Legal Career

Get the most from your CPD – with these strategic tips

If you’re relatively new to practising law, the world of continual professional development (CPD) is likely a little foreign to you. 

With the yearly requirements and range of mandatory subjects to tick off, you might even find CPD a little stressful and frustrating.  


Sound familiar? You’re far from alone.  


Many new lawyers share these sentiments. And it sends them down a path of enrolling in the cheapest and fastest courses to get through CPD season. 


The good news? This doesn’t have to be your relationship with CPD. With a little strategic thinking, you can make CPD work for you. You can sharpen your career direction, improve your confidence – and enjoy the process.  


Start with the basics 

Many newly practising lawyers have a good understanding of the law, but feel they still need to hone their soft skills.


For that reason, newly practising savvy lawyers use their CPD as an opportunity to master a range of fundamental practical skills.

Some of the most important skills you will need during your career include:


Drafting: The ability to draft documents quickly and accurately is vital to your success as a lawyer. It’s also one of the most daunting areas for new legal professionals – and it’s not something many lawyers learnt how to do at uni.


Time to upskill?
- Skill series: Unpacking commercial contracts 

- Wills skills workshop: drafting essentials (NSW)


Presenting and oral advocacy: No matter the legal field you’re in, the ability to present coherently and concisely is a vital skill you’ll need on the job. By upskilling in this area, you’ll build your presenting skills – and your confidence. 


Time to upskill? Enrol in The fundamentals of oral advocacy.

Guide to advocacy, court etiquette and protocol NSW VIC SA QLD

Managing ethical issues: Just like death and taxes, you’re certain to encounter some curly situations and suspicious clients at various points in your legal career. Knowing how to identify red flags and manage professional scepticism will help you to navigate these grey areas.


Time to upskill? Enrol in these on-demand CPD programs
- Ethical considerations for family law practitioners

- Guide to professional conduct & discipline for lawyers NSW, VIC, WA QLD SA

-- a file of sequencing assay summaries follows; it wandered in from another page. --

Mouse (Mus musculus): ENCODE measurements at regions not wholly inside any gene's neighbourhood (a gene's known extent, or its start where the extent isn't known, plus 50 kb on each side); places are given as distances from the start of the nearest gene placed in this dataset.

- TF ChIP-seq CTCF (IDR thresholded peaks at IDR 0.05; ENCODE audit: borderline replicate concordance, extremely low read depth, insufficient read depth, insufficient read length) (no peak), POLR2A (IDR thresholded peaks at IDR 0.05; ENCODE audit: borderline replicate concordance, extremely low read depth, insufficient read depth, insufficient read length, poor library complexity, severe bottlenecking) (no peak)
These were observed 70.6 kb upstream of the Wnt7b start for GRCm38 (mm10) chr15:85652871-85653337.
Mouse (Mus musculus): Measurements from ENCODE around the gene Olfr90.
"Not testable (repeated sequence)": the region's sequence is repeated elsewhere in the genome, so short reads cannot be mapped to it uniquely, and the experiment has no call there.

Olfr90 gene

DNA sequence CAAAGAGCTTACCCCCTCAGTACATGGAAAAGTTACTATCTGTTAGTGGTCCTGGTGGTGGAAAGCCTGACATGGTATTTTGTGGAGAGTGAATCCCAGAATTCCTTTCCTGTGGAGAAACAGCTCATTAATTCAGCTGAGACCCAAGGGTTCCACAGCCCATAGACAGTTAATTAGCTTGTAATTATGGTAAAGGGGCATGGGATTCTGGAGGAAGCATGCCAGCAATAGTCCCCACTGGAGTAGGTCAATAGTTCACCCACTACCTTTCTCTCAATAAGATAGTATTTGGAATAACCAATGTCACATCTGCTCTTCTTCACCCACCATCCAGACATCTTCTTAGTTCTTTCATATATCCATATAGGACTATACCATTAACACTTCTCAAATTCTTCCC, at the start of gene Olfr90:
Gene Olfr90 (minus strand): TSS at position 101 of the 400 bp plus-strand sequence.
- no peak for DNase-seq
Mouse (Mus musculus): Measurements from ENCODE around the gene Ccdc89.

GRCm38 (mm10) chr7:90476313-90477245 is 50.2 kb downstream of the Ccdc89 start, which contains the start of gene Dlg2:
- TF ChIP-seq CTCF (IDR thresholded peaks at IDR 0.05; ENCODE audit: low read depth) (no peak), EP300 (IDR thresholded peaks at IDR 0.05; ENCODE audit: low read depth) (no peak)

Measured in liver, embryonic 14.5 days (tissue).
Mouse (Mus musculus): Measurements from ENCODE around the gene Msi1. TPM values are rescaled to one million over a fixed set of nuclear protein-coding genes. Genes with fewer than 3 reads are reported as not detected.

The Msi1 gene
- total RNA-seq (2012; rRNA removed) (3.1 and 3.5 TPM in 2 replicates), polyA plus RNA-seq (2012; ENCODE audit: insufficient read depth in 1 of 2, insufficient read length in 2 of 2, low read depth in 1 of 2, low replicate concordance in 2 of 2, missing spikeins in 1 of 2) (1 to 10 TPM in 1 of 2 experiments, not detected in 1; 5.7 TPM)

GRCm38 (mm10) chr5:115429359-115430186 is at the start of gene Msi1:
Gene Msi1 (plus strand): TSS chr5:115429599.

Stress management: Medical students receive training in stress management and vicarious trauma. A lawyer’s training in resilience can be variable – depending on what institution they study through. 


And whatever their training to date, many newly practising lawyers feel like there is still room for them to upskill. That’s why CPD presents a perfect opportunity to develop this important skill. 


Time to upskill? Enrol in Mental health first aid for legal professionals.


Identify your skills gaps

The variety of CPD courses available can be overwhelming. A good way to narrow down your options is by assessing your weaknesses.

You can identify these gaps by:


  • Thinking about any day-to-day struggles you consistently face (for example, you might find it difficult to organise your thoughts when drafting – so decide to focus in on this area)
  • Reflecting on any parts of your role you don’t enjoy, and whether your feelings might stem from finding them too challenging
  • Asking any colleagues, work mentors or firm partners where they see room for improvement in your work

And remember, when weighing on your strengths and weakness – be honest and kind to yourself.


Think about your career goals

Planning your CPD is the perfect time to take stock of your career goals. 


During uni and your PLT, it’s likely you mapped out a rough career trajectory – without the real-world experience to know whether you would thrive and enjoy the field you’re pursuing. 


If you’re happy on your chosen path, use this opportunity to delve deeper into CPD courses that will propel you forward.


But if you’re not, and you’re questioning the path you’re currently on, use it to dip your toes into different areas without the commitment.


Make strategic course choices

When it comes to selecting your courses, it’s all about working smarter – not just harder. Here’s how.


Bundling your courses: With a Mandatory CPD Bundle, you can tick off all your mandatories in one fell swoop. These popular bundles allow you to complete the three vital points across ethics, practice management and business skills. 


Relieve time constraints with our new Interactive On-demand CPD Bundles and Subscriptions :  Ideal if your schedule is making it difficult to attend training at a set date or location, 


Complete a specific course of interest: If you don’t want to commit to a full-year subscription – and you’re interested in just one or two specific courses – The College of Law’s On-Demand is the answer.  


On-Demand allows you to cover off all your mandatories or complete your substantive law points.


Nab half your yearly CPD points – with Mental Health First Aid training: Not only does this training equip you with a vital skill in today’s legal world, it’s also one of the best value-for-money courses on our schedule. 


For $249 you’ll get five hours’ worth of training, 5 CPD points – and the skills and confidence to support your colleagues who may be experiencing mental health issues. 


Managing your CPD long-term

CPD runs for a year from 1 April to 31 March.  Avoid putting it off. Space it out. And find time in between to rest and recuperate. 


Time management not your forte? Then why not sharpen organisational and energy management skills with our on-demand course Manage your time, manage yourself .


Ready to explore your CPD options?

Visit The College of Law’s full range of CPD courses, and make some smart, strategic choices.